• PipPipPip
  • 1730 posts

Posted 22 November 2018 - 09:26 AM

or get an old PCI or PCIe based Xfi card.. like I have in my PC.

 

Nope, the motherboard and all other components generate noise and interference. If you want better sound quality, you need to have your audio interface outside the PC case. And again, don't buy Creative stuff. Even when they have decent hardware on paper, in practice it's still shitty e.g. because of drivers. They don't make too much effort, as they cater to gamers (mostly). If you want to invest in your sound a little, look for audio interfaces for musicians or home recording studios. Even the basic models will sound better than anything Creative spouts, and they're not expensive (e.g. Focusrite).



#17 Zen3001

Zen3001

    Member

  • Member
  • PipPip
  • 40 posts

Posted 24 November 2018 - 07:02 AM

that's a subject that's starting to confus me now, I'm going to be using headsets anyways



#18 Judith

Judith

    Advanced Member

  • Member
  • PipPipPip
  • 1730 posts

Posted 24 November 2018 - 07:26 AM

So you can probably stick to an integrated sound chip and invest your money elsewhere.



#19 jaxa

jaxa

    Advanced Member

  • Member
  • PipPipPip
  • 1354 posts

Posted 24 November 2018 - 09:44 AM

2018? I think you can safely skip getting a dedicated sound card. Again, that's something that was much more relevant in the 90s.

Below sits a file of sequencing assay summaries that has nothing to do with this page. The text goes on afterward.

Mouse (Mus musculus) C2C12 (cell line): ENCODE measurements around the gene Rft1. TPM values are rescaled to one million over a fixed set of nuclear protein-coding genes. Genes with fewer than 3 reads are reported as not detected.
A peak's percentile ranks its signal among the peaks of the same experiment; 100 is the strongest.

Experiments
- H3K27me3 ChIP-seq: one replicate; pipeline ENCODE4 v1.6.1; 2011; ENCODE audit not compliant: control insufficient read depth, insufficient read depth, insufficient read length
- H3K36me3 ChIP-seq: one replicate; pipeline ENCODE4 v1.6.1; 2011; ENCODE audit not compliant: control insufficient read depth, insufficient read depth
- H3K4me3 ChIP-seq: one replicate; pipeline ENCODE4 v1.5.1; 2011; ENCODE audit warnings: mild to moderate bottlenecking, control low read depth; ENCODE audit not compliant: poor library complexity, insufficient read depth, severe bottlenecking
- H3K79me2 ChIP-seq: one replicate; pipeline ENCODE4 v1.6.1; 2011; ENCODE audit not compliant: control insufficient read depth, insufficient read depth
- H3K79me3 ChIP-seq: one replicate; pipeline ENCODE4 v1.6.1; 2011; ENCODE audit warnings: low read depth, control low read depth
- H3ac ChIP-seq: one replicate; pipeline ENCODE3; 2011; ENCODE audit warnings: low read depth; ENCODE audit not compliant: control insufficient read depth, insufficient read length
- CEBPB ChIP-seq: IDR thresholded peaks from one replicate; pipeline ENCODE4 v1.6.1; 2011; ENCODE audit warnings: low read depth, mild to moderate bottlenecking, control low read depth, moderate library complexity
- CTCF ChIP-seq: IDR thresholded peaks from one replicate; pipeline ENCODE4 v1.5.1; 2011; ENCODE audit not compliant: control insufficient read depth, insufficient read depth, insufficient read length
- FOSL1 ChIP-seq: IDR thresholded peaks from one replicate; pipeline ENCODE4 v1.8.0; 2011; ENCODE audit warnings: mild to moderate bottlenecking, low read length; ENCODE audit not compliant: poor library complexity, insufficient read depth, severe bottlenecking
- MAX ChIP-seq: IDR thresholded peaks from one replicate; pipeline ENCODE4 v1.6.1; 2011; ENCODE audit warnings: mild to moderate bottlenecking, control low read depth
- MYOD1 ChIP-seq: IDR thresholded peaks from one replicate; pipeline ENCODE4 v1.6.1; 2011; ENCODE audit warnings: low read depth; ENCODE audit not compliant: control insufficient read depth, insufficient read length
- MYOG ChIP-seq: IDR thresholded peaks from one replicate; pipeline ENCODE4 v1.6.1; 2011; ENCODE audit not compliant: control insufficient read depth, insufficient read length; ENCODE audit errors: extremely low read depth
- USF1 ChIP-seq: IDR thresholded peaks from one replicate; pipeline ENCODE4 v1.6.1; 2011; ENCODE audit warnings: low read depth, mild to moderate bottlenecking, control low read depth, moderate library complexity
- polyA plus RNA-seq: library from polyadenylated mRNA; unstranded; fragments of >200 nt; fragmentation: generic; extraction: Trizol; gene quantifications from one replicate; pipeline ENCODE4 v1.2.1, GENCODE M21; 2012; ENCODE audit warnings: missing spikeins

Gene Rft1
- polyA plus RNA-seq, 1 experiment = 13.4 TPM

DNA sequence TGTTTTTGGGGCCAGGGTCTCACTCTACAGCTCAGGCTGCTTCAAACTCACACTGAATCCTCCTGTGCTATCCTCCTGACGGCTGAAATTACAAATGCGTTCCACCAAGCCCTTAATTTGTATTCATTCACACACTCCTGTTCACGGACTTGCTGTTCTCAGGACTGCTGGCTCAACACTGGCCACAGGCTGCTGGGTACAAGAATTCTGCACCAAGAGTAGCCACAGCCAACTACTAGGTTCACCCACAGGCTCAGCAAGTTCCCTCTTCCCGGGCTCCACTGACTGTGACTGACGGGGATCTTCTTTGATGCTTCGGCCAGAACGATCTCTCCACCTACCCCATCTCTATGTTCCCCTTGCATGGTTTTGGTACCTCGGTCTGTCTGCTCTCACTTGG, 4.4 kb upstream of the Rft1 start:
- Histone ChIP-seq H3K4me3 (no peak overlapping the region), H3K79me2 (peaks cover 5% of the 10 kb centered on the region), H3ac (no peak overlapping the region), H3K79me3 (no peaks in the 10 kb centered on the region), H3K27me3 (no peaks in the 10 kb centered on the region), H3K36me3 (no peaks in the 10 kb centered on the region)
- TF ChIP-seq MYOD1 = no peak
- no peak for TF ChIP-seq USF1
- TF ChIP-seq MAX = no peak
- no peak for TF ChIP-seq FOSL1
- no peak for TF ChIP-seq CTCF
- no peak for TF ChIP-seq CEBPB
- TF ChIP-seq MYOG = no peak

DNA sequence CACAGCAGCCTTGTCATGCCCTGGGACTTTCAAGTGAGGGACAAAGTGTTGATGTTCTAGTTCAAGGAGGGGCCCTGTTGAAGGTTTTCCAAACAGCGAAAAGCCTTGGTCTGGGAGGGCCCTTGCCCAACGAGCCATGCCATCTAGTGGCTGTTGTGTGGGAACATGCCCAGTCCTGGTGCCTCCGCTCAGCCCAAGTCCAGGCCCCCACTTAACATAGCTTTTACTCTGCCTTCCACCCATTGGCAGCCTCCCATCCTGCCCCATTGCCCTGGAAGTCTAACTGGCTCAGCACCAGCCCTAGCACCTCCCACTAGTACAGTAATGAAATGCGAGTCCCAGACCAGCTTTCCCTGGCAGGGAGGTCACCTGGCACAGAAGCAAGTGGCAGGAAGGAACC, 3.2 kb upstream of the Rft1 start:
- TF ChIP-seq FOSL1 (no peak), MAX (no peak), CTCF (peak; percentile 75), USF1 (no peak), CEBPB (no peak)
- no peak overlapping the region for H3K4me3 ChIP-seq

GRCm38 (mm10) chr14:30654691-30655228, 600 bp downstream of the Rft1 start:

Edited by jaxa, 24 November 2018 - 09:44 AM.


#20 Jetrell

Jetrell

    Member

  • Member
  • PipPip
  • 87 posts

Posted 24 November 2018 - 09:49 AM

What OS would be best to use on this gaming system? I'm using Windows 7 but I keep hearing that it's being discontinued. I've used Linux but compatibility

issues keep me from really using it for my gaming computer.



#21 jaxa

jaxa

    Advanced Member

  • Member
  • PipPipPip
  • 1354 posts

Posted 24 November 2018 - 10:09 AM

You could dual boot Windows 10 and Linux, and try to play more games on Linux using Wine or Steam's new Wine fork.


Edited by jaxa, 24 November 2018 - 10:09 AM.


#22 Judith

Judith

    Advanced Member

  • Member
  • PipPipPip
  • 1730 posts

Posted 24 November 2018 - 01:36 PM

Except for exclusive Xbox One / UWP titles, no games require Win 10. DX12 support is tied to Win 10, but so far it's always optional. You can go with Win 7 and optional Win 10 partition, if you want to have all options covered.






0 user(s) are reading this topic

0 members, 0 guests, 0 anonymous users